Bathed in pink lights that glitter on a wall of mirrors behind the DJ booth, Teddy Chilla juggles a mix of rap and bass music, dutifully blending 140 BPM trap cuts into UK club tracks and reggae chunes. He’s playing on the rooftop of Piu Piu in Saigon, which is usually reserved for rap parties, but they’ve loosened up the format tonight for a wider mix of sounds.
Chilla, who’s been a fixture on the scene here for over a decade now, usually spins in the Red Room downstairs when he’s at Piu Piu. That space, with its basement-type vibes, is where the venue usually focuses on underground dance music. So he’s taking advantage of the opportunity to introduce sounds to a crowd that might not usually be exposed to them. “When I mix rap with a heavy drop after into in my sets, it accustoms people to new sounds,” he says. “And if someone hears a new type of music from a DJ they like, they might go and look into it.”
“When I play my regular sets, the crowd is made up of mostly Vietnamese people and a lot of them are my friends,” Chilla says. “The rooftop is usually a mix of older foreigners and a different set of locals.” It used to be the other way around though, with older Viet party people gravitating to rap music while expats sought out dance music. And he credits today’s local kids for making the scene interesting by seeking out fresh sounds. “They’re really open to more adventurous stuff. A lot of the friends I started with have stopped clubbing, but the younger crowd want to listen to something new.”
Chilla got his start producing about ten years ago, which arguably makes him an old head in Vietnam. He learned through YouTube tutorials, quietly but dutifully working on his skills in between work and university. “I’d sit at the back of the class working on FL Studio, pretending to listen to the professor,” he laughs. He found inspiration on SoundCloud, which opened up weird and new sounds from all over the world that he’d collect and play for friends.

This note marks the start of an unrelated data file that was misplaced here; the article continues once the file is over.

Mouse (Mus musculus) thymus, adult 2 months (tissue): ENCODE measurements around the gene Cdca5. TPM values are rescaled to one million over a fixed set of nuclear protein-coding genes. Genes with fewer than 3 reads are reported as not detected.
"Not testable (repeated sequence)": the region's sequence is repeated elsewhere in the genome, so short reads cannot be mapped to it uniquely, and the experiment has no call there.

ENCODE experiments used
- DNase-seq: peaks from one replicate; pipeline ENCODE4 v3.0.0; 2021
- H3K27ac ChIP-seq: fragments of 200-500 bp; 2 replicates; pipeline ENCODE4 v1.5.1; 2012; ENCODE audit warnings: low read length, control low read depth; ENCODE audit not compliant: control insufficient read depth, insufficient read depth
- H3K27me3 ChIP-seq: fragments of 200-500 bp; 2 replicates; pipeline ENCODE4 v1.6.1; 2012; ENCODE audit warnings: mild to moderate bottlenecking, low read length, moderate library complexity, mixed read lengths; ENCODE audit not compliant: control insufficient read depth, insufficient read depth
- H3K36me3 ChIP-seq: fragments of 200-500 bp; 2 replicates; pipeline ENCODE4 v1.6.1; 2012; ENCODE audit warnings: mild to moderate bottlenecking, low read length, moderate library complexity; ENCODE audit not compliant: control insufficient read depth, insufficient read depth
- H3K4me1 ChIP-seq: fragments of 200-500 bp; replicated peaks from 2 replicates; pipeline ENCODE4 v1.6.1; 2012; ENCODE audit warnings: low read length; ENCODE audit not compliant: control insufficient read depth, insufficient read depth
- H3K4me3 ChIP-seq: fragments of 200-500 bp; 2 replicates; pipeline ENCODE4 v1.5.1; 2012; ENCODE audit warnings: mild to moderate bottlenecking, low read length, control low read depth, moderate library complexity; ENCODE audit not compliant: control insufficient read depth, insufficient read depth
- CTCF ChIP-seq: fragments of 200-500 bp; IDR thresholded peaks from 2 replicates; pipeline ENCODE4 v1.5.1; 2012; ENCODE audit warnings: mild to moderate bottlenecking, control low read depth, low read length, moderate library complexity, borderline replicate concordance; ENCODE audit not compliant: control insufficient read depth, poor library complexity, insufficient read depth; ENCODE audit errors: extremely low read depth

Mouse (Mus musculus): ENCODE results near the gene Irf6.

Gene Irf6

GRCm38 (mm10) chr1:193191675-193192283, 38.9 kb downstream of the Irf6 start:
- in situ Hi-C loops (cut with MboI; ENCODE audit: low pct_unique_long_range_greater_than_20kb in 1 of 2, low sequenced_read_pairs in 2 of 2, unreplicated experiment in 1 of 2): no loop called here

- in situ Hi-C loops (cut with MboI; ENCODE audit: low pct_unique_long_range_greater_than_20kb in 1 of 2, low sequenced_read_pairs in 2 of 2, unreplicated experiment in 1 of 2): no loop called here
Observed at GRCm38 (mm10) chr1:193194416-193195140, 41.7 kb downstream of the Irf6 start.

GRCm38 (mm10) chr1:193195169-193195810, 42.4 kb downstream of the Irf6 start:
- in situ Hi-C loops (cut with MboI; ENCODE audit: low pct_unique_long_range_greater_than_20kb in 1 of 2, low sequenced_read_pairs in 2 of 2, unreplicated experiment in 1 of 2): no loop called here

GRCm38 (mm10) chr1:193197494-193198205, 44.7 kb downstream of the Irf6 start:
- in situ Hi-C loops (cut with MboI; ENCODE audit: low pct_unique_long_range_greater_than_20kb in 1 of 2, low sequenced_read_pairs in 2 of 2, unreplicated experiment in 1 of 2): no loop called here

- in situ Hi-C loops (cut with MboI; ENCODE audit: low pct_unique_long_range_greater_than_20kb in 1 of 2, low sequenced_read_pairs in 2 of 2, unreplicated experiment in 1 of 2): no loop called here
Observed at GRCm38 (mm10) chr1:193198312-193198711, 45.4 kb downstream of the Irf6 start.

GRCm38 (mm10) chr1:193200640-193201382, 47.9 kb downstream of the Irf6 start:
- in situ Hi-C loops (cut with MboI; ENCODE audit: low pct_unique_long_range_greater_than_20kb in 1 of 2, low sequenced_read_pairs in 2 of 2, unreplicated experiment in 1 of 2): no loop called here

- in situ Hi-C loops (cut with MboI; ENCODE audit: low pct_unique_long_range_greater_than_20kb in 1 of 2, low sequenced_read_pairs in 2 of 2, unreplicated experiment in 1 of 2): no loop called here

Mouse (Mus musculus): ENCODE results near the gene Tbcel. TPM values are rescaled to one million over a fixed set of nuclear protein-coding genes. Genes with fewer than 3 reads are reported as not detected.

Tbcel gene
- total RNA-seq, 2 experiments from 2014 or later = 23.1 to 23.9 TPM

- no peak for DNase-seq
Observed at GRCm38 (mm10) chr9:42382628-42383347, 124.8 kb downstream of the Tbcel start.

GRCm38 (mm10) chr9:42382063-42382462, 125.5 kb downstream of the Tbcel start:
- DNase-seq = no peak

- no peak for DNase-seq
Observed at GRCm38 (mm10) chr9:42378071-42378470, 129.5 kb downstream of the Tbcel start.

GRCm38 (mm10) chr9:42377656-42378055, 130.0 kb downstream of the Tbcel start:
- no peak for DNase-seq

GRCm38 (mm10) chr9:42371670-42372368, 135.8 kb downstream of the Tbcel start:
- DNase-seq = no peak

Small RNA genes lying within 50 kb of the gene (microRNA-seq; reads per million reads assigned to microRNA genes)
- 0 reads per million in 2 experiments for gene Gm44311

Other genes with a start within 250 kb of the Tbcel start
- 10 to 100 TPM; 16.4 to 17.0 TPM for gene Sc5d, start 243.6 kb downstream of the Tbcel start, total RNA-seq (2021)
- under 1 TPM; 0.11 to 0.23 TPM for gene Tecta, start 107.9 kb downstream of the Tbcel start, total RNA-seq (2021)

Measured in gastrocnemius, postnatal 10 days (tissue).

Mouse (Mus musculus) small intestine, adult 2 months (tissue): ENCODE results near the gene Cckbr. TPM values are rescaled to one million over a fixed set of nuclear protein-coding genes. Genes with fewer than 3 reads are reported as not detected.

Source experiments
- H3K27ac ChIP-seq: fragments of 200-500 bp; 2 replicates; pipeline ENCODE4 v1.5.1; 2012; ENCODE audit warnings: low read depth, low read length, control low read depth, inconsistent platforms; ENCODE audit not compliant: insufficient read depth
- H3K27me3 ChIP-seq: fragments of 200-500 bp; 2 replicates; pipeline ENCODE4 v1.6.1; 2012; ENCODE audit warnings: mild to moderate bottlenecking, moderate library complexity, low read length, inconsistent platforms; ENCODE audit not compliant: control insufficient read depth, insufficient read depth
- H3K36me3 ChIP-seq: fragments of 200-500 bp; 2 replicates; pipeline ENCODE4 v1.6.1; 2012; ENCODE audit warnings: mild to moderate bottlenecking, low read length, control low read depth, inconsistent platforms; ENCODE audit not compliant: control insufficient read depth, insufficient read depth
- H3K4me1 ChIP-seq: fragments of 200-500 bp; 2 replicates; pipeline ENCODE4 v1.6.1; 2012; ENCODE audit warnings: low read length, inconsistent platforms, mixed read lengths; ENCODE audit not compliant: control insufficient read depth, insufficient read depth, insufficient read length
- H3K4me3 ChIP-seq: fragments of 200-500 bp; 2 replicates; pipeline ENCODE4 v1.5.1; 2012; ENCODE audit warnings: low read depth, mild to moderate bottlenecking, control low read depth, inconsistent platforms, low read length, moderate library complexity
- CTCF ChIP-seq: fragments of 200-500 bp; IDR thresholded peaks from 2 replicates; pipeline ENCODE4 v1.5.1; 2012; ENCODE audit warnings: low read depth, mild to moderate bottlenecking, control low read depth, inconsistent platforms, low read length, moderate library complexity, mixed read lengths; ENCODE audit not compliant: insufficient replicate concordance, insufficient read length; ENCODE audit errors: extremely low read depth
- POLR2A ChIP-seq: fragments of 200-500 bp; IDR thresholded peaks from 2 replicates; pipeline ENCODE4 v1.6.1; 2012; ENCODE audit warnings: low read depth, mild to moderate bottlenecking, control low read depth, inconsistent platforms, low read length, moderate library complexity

He got his first chance to play in front of a crowd at an exhibition with local shops in 2015. He blended trap, UK styles, minimal, and dark stuff, which was all organized ahead of time for a set played on Ableton with a big-ass MPD24 controller. Although there was a strong dub and reggae scene in the city then and vinahouse was already popular, the lack of recognizable songs, lyrics, or Vietnamese references proved a bit too outlandish for the time. “They didn’t understand what I was playing, it was too different for them.” It would take a while to people to catch on, but he made his mark pretty soon after and he’s been something of a household name since.
Chilla plies his beatsmithing trade as a private Abelton teacher, where he has four or five students in a class two hours a day, two days a week, for three months. He’s been doing it for two years now and has had some well-known students like the vocalist from Viet band Chillies and a clothing designer who’s made stuff for Lil Uzi and Lil Baby. “Some of my students make a living of music after taking my class,” he says proudly.
While Chilla’s main focus is dance music, he’s always crossed over with the rap scene and was making beats for artists before he even started DJing. He’s collaborated with some of the country’s best-known artists like Wean, Binh Gold, Đen Vâu, and Suboi. And his new label, Kougen Records, will feature rap artists alongside dance music releases. (If the label’s first artist, Kohi—who dropped an EP of very glossy and dynamic instrumental beats—is an example of the quality of future releases, we can expect good things.) Like many of the scenes in Vietnam, the rap scene has grown very quickly since Chilla got his start. “About five years ago, there were only a few local songs that young people listened to. But now, even old people know about rap artists,” he laughs. “My mom can even name some of them!”
Reflecting on the growth of the scenes across Vietnam, Chilla is happy to see so many new genres being embraced. “The scene these days has many more communities. I never expected this much diversity,” he says happily. “But I hope all the communities become more united. It would be great to see people going to more styles of events, I usually see the same group of people at certain parties. It will happen though. It’s just a matter of time. If someone really loves music, they’ll keep searching for new types of sounds.”